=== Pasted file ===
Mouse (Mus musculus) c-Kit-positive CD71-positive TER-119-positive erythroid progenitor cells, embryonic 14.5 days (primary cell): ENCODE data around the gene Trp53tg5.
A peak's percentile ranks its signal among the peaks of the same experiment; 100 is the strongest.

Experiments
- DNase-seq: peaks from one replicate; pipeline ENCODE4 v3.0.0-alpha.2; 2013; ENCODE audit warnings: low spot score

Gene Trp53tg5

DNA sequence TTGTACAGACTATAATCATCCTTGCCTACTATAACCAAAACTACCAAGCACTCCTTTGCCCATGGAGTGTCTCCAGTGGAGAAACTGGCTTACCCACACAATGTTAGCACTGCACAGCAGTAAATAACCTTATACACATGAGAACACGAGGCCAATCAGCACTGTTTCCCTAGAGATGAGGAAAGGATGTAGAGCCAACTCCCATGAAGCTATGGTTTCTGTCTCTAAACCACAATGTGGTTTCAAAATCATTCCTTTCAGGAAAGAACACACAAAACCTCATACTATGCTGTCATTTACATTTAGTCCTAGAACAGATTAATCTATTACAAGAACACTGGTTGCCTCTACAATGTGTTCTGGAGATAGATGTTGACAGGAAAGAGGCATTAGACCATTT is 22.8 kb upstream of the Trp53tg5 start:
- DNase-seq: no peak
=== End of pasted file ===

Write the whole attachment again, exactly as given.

Mouse (Mus musculus) c-Kit-positive CD71-positive TER-119-positive erythroid progenitor cells, embryonic 14.5 days (primary cell): ENCODE data around the gene Trp53tg5.
A peak's percentile ranks its signal among the peaks of the same experiment; 100 is the strongest.

Experiments
- DNase-seq: peaks from one replicate; pipeline ENCODE4 v3.0.0-alpha.2; 2013; ENCODE audit warnings: low spot score

Gene Trp53tg5

DNA sequence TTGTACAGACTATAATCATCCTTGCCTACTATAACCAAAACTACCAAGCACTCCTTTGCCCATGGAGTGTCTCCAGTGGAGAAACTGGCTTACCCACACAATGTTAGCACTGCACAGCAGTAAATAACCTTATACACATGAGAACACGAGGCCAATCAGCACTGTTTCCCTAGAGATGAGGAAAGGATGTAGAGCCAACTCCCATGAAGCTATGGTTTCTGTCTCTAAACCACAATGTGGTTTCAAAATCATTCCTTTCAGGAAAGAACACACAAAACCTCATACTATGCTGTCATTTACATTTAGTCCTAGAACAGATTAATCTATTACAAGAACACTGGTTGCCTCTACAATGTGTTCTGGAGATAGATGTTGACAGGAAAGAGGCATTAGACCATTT is 22.8 kb upstream of the Trp53tg5 start:
- DNase-seq: no peak